With 20 years under its belt, it’s difficult to imagine where SpongeBob Squarepants will go from here.
Of course, like other classic animated TV shows such as Looney Tunes, the likelihood is that “SpongeBob Squarepants” will stick with its floating timeline and allow things to remain in their status quo forever – with SpongeBob manning the grill at the Krusty Krab, Squidward muttering to himself behind the cash register, Mr. Krabs in the back counting his money, Plankton scheming and figuratively face-planting each time, Patrick sleeping under his rock, Sandy getting into adventures and saving the day.
“Some shows focus on the childlike aspect of SpongeBob and things they can do by fooling around in the back of the classroom or whatever, or getting bullied by Flats the Flounder. Or sometimes, like you said, it’s more about ‘Midlife Crustacean’ where it’s about other, more adult concerns.”

The orginal article.

Summary of “Seinfeld at 30: 5 ways the “show about nothing” changed television”

Its pilot, “The Seinfeld Chronicles,” aired that evening in 1989, but the show wouldn’t return for nearly a full year – its second episode didn’t air until May of 1990.
1) Seinfeld changed the way sitcom stories are written It’s not terribly exciting to think about television in terms of its story structure – the combination of plot developments, scenes, and raw dramatic beats that make up any given episode of TV – but Seinfeld’s impact on television comedy is actually most pronounced in this arena.
The best Seinfeld episodes are marvels of story structure, with jokes and storylines dovetailing and tucking into each other in ways that can be as thrilling as any twist in a plot-heavy drama.
Not every show uses the Seinfeld structure, but the series gave other shows the option of pursuing far more than the typical two stories per episode.
Even a short year before Seinfeld debuted, a show like Murphy Brown had to essentially center everything on the fact that its protagonist was a single woman making her way through her life and work.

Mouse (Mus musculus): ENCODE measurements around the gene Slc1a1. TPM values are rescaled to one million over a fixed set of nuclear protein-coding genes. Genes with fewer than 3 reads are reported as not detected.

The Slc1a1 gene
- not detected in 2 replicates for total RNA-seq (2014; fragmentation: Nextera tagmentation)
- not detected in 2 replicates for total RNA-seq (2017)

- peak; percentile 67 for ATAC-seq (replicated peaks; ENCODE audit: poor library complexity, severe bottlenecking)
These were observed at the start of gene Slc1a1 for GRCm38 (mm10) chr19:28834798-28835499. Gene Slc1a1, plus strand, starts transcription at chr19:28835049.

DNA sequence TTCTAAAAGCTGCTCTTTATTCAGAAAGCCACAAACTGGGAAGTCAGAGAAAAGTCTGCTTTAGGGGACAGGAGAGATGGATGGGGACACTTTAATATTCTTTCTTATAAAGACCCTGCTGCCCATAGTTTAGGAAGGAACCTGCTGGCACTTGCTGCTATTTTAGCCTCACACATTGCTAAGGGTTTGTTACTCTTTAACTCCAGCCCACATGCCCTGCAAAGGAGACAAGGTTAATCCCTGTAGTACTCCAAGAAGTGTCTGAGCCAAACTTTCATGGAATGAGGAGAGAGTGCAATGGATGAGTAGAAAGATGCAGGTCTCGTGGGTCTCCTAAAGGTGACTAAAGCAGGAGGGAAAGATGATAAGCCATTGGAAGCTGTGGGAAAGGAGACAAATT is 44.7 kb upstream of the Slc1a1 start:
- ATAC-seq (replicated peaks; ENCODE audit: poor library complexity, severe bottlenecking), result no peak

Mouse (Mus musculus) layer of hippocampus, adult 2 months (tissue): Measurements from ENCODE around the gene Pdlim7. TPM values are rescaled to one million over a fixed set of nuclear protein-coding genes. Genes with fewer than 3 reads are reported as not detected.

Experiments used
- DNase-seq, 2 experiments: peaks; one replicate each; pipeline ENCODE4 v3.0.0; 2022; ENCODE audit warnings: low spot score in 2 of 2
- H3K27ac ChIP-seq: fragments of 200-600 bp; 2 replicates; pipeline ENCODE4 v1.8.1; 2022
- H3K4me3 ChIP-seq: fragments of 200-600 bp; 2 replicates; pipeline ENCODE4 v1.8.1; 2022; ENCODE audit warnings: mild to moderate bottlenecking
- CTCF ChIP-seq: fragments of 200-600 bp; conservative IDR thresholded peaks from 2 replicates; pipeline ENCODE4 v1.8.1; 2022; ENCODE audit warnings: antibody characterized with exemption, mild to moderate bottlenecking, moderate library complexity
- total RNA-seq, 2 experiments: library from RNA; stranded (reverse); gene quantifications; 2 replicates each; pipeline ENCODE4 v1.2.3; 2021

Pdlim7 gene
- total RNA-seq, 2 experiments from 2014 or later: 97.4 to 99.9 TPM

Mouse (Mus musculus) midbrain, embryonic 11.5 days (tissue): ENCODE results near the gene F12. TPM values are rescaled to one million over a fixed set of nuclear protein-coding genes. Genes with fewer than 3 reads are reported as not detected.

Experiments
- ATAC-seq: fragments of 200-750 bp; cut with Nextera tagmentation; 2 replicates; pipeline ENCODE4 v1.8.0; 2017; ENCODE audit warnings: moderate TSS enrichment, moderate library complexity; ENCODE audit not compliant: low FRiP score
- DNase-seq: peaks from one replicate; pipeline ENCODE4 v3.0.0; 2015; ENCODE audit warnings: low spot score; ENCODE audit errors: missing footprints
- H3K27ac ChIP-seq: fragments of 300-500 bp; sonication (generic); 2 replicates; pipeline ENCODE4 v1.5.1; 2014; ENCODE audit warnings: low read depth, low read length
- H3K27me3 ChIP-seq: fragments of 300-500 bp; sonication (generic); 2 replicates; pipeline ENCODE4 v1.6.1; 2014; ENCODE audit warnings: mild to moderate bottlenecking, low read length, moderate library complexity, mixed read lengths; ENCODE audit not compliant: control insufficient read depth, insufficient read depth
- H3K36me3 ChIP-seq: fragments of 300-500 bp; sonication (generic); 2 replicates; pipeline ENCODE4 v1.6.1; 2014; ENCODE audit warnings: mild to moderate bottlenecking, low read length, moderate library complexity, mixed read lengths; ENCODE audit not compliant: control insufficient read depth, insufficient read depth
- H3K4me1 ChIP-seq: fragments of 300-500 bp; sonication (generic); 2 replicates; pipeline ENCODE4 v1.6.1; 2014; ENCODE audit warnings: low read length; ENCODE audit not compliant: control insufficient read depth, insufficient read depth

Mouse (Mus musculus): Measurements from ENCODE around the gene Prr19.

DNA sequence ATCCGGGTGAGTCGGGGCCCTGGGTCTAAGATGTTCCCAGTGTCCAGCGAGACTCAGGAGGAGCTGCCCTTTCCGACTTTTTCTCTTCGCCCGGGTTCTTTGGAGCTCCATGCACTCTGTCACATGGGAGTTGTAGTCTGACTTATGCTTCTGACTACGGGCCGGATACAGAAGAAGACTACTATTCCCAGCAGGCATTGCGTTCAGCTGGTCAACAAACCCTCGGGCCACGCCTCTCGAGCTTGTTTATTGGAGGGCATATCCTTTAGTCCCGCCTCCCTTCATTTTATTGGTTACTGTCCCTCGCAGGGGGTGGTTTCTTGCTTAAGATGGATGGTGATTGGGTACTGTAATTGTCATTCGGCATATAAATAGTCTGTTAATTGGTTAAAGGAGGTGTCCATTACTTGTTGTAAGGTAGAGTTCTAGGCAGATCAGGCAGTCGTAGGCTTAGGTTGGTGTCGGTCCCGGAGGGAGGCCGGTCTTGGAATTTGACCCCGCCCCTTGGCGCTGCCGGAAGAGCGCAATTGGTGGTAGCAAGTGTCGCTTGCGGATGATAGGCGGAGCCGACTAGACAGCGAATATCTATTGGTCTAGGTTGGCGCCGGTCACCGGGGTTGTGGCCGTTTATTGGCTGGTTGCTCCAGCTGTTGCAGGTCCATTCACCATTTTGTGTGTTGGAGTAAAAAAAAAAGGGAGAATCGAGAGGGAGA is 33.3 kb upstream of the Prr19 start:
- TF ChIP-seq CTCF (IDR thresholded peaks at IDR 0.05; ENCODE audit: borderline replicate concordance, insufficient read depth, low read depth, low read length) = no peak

4) Seinfeld predicted the growing whiteness of network television Little of this is Seinfeld’s fault; television’s whiteness has far more to do with the Clinton-era repeal of the Financial Interest and Syndication Rules.
NBC actually forced creators Jerry Seinfeld and Larry David to make the show a multi-camera, but once the two were committed to doing so, they essentially broke all of the established rules of how multi-camera sitcoms worked, twisting and bending them so far that the multi-camera sitcom had essentially nowhere else to go if writers wanted to continue to innovate.
The longer Seinfeld ran, the more single-camera sequences Seinfeld and David inserted into the action.

The orginal article.

Summary of “How Mark Hamill Became Most Sought-After Villainous Voice in Hollywood”

At the end of shooting Child’s Play, Lars Klevberg wrote Mark Hamill a letter.
Luke Skywalker is far from the only memorable character Hamill has played.
Hamill is one of the best, most prolific voice actors in the world.
Post Star Wars, Hamill could no longer disappear into live-action roles.
Hamill has said that he told his agent that he’d be up for playing one of the comic’s lesser-known villains.
“In animation, there’s an anonymity involved,” Hamill told The AV Club in 2011.
Since the ’90s, Hamill has reprised his role as the Joker many times over in movies, TV shows, and video games.
If there’s anyone whose presence could convince you to leave your house to see the reboot in the theater, it’s Mark Hamill.

The orginal article.

Summary of “Phoebe Waller-Bridge Interview On ‘Bond 25′ & ‘Fleabag’ Season 2 – Deadline”

It’s a gloomy Monday afternoon in Westwood and Phoebe Waller-Bridge is wrapping up Deadline’s cover shoot.
Only one woman in Bond history has ever been credited on a script-Johanna Harwood, for the first two entries, Dr. No in 1962 and From Russia with Love in 1963-and the franchise that has historically favored damsels in distress, doomed-to-die seductresses and catsuit-clad villains will surely benefit from a Waller-Bridge tune-up.
While Fleabag’s first season featured some nameless men with titles like The Hot Misogynist, that was, Waller-Bridge points out, about the Fleabag character’s own flawed tendency to reduce people.
Once Waller-Bridge did get stuck into writing, she developed a kind of quasi-system to make sure each scene was uncomfortable, gripping and compelling; to show her characters’ width and breadth.
For Waller-Bridge, Fleabag’s constant breaking of the fourth wall, where she directly addresses the viewer like a co-conspirator, had been the story of the show, and that story had been over at the end of Season 1, when Fleabag pushes the camera away, effectively ending the conversation.
Taking over from Fennell as showrunner for Eve Season 3 is Suzanne Heathcote, who, in the early 2000s, worked with Waller-Bridge and Jones on those writers’ nights above that London pub.
Fleabag the play, born in Waller-Bridge’s early years, spread its wings in 2013 at the Edinburgh Festival where it became a surprise breakout hit, then this year landed off-Broadway for what was meant to be its last ever run.
So how will Waller-Bridge follow up Fleabag, the one-woman play that not only morphed into one of Britain’s most important comedies, but became a smash hit in the U.S.? Rather biblically, the answer came in a dream the very same night she wrapped Season 2.